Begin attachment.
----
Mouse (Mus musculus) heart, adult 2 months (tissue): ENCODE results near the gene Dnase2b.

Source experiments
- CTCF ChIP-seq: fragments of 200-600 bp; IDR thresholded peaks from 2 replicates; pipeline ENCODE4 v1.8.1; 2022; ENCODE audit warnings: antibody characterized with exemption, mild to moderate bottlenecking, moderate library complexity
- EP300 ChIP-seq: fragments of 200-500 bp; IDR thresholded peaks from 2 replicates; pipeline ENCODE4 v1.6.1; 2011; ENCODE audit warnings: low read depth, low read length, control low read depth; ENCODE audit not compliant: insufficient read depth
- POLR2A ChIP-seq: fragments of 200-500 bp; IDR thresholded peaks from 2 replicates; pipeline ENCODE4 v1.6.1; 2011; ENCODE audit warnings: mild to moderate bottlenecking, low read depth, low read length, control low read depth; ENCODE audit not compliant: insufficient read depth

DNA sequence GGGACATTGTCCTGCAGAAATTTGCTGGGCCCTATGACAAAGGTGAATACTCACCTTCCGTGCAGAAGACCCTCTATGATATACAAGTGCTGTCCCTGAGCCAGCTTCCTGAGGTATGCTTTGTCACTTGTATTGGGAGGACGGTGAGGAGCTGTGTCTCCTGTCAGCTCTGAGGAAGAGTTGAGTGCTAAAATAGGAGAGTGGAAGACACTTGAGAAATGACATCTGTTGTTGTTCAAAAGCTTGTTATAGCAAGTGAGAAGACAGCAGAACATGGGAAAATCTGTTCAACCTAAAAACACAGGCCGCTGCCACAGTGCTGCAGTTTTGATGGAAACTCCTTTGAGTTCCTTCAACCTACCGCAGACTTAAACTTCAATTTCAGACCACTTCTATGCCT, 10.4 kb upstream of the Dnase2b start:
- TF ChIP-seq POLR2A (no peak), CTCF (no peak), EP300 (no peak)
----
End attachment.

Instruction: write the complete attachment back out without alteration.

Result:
Mouse (Mus musculus) heart, adult 2 months (tissue): ENCODE results near the gene Dnase2b.

Source experiments
- CTCF ChIP-seq: fragments of 200-600 bp; IDR thresholded peaks from 2 replicates; pipeline ENCODE4 v1.8.1; 2022; ENCODE audit warnings: antibody characterized with exemption, mild to moderate bottlenecking, moderate library complexity
- EP300 ChIP-seq: fragments of 200-500 bp; IDR thresholded peaks from 2 replicates; pipeline ENCODE4 v1.6.1; 2011; ENCODE audit warnings: low read depth, low read length, control low read depth; ENCODE audit not compliant: insufficient read depth
- POLR2A ChIP-seq: fragments of 200-500 bp; IDR thresholded peaks from 2 replicates; pipeline ENCODE4 v1.6.1; 2011; ENCODE audit warnings: mild to moderate bottlenecking, low read depth, low read length, control low read depth; ENCODE audit not compliant: insufficient read depth

DNA sequence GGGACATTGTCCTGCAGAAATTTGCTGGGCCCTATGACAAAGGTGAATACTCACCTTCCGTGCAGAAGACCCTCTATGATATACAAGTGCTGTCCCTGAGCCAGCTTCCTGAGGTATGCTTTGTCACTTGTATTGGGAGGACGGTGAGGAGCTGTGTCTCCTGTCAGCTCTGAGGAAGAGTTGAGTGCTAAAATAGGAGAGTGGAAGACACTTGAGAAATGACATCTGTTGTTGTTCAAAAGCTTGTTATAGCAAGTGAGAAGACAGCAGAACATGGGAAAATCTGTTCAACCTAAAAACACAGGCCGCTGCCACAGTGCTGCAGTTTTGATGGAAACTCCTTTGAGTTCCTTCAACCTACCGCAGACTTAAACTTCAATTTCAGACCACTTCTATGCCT, 10.4 kb upstream of the Dnase2b start:
- TF ChIP-seq POLR2A (no peak), CTCF (no peak), EP300 (no peak)